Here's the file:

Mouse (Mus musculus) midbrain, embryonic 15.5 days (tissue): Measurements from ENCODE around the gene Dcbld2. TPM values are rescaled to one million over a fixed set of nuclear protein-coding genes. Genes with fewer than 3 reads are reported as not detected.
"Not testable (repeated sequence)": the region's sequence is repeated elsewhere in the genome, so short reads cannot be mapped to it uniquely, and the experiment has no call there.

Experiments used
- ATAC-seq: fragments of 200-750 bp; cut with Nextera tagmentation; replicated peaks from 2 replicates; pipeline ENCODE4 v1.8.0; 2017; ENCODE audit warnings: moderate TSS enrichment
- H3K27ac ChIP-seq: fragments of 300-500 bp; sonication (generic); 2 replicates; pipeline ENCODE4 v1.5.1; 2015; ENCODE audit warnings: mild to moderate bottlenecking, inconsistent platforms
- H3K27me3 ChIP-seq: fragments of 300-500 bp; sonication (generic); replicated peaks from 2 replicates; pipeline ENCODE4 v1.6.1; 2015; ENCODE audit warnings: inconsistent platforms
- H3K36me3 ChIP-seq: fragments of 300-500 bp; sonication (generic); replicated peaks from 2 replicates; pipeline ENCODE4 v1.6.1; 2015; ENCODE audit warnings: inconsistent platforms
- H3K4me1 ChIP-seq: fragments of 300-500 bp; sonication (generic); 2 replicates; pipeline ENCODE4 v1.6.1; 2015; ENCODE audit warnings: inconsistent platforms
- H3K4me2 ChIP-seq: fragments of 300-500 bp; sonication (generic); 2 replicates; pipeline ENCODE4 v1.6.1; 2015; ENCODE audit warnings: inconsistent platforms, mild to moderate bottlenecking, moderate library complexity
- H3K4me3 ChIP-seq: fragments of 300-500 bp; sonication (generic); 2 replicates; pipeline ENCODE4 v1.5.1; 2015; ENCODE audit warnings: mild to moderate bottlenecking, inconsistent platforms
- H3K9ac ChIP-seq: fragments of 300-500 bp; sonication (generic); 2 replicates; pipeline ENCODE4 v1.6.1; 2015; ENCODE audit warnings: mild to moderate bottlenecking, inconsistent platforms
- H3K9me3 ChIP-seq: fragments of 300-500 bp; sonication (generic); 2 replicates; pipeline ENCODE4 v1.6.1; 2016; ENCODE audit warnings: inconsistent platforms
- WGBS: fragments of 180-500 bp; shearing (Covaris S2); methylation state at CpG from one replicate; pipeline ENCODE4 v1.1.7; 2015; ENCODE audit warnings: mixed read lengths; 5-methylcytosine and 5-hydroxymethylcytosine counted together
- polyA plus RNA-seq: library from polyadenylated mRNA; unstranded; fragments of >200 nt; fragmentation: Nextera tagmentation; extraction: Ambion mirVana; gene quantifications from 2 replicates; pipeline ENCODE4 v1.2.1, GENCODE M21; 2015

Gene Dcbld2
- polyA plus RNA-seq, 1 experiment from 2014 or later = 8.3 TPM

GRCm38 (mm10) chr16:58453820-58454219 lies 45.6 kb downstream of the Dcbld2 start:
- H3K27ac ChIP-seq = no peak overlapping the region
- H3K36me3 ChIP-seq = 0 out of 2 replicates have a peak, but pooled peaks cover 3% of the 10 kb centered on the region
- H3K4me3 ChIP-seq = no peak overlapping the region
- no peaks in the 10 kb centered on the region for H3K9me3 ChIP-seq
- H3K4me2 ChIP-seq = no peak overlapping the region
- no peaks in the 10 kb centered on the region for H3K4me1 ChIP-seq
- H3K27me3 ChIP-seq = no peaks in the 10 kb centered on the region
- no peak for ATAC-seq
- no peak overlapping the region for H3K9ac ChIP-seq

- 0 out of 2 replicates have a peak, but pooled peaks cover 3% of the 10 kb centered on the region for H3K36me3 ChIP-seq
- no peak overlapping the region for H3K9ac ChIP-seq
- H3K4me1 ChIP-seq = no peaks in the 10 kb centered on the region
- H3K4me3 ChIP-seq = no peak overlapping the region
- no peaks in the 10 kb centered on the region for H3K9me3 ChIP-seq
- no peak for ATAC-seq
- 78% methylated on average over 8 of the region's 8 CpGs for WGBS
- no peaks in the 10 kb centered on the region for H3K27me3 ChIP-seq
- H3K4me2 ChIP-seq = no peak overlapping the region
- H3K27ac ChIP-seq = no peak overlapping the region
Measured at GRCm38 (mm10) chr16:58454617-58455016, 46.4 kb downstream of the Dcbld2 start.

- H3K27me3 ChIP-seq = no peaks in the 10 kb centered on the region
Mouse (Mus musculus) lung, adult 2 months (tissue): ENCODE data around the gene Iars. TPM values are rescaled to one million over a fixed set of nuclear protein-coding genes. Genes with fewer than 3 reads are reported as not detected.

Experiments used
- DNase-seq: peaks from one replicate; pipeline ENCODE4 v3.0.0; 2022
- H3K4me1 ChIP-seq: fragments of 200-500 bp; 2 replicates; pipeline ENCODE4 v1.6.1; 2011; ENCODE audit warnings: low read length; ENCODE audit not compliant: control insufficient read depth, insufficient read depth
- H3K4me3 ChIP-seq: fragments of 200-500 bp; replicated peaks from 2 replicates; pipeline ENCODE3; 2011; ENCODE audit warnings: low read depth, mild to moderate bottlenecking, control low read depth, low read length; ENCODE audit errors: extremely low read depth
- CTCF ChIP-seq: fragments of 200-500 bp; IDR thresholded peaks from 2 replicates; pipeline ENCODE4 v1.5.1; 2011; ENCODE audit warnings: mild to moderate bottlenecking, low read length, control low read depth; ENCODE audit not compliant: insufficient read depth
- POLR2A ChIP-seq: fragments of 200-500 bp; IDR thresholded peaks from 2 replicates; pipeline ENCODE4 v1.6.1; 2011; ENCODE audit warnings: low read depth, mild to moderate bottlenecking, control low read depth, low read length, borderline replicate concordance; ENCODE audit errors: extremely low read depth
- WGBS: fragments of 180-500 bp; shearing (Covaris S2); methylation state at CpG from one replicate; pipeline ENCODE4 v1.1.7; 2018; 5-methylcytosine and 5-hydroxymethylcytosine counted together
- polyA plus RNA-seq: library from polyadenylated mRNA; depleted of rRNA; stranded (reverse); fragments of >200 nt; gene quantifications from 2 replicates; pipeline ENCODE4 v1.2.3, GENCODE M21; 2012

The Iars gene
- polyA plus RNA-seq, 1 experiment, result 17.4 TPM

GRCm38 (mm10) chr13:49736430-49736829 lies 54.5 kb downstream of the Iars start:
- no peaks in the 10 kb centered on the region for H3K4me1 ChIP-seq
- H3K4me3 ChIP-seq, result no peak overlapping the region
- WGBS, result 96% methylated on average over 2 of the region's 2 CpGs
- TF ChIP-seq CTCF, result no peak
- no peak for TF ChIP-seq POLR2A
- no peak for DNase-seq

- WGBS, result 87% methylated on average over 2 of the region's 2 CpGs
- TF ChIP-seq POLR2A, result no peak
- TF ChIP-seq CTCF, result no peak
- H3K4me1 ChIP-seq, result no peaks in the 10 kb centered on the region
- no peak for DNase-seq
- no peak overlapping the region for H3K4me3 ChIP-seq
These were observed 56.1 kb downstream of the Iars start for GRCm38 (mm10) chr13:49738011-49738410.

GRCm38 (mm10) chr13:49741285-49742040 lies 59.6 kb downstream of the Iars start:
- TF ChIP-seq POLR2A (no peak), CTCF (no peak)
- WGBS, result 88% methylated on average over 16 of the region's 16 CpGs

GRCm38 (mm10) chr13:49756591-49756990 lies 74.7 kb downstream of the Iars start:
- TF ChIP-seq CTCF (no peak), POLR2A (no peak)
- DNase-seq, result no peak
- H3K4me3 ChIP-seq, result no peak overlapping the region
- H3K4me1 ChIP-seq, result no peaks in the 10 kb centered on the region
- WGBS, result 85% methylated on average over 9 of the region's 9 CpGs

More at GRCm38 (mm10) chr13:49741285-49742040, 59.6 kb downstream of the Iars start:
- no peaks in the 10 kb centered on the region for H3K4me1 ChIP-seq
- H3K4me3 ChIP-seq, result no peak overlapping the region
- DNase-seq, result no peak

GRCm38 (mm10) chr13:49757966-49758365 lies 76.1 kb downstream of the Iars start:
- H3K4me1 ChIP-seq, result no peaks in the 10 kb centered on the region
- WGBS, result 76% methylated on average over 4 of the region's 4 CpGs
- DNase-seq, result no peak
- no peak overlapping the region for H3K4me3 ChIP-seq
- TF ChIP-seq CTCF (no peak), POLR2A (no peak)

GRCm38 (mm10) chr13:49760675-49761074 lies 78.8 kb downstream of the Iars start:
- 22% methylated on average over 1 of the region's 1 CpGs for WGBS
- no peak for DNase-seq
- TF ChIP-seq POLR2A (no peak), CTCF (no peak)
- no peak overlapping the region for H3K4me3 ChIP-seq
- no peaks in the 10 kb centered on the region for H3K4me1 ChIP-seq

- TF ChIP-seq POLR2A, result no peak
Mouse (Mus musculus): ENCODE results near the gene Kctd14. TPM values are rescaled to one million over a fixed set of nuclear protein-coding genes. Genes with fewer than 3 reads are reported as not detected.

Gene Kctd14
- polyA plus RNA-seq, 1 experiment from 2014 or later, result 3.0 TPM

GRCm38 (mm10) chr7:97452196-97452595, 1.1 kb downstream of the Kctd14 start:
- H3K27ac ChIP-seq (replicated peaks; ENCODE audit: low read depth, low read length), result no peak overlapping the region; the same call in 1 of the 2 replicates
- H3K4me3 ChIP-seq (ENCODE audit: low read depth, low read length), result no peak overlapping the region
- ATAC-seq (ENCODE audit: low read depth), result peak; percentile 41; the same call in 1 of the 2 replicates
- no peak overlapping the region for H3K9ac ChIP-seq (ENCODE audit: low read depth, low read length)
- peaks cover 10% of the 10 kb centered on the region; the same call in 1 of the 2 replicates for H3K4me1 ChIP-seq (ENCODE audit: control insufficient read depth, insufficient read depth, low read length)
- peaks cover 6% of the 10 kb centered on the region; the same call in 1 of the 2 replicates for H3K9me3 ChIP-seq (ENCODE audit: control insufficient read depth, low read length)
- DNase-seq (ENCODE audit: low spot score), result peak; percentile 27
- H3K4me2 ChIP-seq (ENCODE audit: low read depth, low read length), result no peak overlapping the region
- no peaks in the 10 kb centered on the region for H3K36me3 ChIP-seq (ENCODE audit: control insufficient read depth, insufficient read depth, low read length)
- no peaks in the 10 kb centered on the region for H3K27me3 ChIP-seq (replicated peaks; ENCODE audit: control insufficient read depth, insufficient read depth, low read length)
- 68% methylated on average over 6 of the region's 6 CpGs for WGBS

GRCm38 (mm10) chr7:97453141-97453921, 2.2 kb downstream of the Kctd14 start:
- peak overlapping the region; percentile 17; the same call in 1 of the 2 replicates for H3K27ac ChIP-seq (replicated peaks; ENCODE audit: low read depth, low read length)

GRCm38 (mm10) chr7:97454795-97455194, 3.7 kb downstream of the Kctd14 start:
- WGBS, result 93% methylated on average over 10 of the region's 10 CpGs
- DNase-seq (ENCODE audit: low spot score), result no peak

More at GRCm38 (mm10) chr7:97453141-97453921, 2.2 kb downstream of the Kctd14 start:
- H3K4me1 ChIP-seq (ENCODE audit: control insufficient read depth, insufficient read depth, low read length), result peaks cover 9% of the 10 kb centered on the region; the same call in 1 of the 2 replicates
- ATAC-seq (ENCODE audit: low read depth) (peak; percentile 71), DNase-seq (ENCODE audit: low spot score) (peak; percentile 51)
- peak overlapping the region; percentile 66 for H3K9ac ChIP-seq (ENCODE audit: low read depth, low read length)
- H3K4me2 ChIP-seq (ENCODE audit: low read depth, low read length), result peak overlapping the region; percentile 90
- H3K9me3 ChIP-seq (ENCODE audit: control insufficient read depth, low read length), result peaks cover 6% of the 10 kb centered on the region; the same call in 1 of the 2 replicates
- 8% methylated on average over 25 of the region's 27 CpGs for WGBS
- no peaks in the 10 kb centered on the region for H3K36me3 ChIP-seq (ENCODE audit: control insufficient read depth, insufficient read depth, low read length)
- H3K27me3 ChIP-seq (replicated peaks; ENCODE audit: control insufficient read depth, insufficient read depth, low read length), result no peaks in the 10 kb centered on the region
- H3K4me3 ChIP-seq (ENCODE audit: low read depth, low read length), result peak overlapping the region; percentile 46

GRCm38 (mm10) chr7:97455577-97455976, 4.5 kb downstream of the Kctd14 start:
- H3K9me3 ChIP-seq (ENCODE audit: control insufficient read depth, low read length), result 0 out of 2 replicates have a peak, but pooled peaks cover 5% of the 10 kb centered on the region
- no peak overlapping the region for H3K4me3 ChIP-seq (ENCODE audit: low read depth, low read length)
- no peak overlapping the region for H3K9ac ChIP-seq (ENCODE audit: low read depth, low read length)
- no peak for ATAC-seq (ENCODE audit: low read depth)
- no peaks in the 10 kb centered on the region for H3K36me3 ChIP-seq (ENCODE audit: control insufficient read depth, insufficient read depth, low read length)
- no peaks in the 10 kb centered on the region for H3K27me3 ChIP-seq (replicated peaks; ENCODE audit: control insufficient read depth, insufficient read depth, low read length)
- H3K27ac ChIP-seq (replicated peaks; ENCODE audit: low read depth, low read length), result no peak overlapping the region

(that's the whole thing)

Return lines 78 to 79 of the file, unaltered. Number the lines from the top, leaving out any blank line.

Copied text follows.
- H3K4me1 ChIP-seq, result no peaks in the 10 kb centered on the region
- WGBS, result 76% methylated on average over 4 of the region's 4 CpGs